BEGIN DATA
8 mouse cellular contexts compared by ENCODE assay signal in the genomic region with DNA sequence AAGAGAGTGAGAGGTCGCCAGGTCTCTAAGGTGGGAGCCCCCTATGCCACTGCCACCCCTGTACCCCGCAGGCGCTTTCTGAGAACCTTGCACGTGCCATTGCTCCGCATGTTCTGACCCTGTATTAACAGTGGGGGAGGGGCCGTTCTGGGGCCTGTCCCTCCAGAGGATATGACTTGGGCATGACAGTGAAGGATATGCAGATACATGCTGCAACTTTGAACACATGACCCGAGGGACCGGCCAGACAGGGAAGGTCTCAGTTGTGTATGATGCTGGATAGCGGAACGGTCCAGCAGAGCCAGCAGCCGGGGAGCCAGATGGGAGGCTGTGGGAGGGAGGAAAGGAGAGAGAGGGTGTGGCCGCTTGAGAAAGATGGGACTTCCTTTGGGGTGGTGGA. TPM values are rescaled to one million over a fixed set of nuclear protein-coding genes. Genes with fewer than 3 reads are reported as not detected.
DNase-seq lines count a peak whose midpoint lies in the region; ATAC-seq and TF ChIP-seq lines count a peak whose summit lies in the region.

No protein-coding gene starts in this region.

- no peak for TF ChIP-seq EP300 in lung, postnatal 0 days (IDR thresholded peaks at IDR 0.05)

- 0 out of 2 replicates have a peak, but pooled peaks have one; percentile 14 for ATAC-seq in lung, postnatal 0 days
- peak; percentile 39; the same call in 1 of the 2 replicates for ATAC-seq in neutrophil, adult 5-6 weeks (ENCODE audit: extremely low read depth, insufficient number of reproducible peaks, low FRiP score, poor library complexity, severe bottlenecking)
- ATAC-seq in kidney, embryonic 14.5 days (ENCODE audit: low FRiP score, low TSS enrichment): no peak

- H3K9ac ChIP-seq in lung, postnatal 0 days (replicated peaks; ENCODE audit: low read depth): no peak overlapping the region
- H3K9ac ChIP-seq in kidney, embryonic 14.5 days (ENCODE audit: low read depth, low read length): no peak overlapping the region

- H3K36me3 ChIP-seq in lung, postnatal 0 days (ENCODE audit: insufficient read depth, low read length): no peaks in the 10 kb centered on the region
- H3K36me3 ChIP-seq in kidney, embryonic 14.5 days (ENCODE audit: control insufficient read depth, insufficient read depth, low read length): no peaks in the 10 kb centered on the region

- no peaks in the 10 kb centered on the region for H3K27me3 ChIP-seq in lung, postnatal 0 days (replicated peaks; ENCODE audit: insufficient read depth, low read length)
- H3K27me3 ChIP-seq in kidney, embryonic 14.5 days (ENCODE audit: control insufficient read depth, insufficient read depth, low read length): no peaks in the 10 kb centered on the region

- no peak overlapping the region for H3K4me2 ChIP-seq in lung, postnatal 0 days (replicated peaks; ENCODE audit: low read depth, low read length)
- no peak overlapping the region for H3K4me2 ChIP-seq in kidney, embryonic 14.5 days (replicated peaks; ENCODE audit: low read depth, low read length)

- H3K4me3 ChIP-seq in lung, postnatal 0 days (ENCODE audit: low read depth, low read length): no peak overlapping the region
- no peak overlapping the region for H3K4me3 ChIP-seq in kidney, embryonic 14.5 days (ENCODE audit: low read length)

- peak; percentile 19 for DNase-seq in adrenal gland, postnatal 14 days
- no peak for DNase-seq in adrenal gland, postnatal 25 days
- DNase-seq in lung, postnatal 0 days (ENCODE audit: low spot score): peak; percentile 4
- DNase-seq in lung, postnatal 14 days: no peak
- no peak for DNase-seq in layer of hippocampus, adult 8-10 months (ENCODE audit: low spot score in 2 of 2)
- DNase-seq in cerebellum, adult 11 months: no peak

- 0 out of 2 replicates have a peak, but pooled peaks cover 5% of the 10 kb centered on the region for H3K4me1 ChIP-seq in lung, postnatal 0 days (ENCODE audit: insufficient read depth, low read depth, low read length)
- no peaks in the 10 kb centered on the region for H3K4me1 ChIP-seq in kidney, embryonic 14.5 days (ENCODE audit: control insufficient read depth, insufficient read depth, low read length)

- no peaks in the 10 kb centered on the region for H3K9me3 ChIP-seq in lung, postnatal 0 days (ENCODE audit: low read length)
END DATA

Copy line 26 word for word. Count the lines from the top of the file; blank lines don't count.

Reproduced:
- no peaks in the 10 kb centered on the region for H3K9me3 ChIP-seq in lung, postnatal 0 days (ENCODE audit: low read length)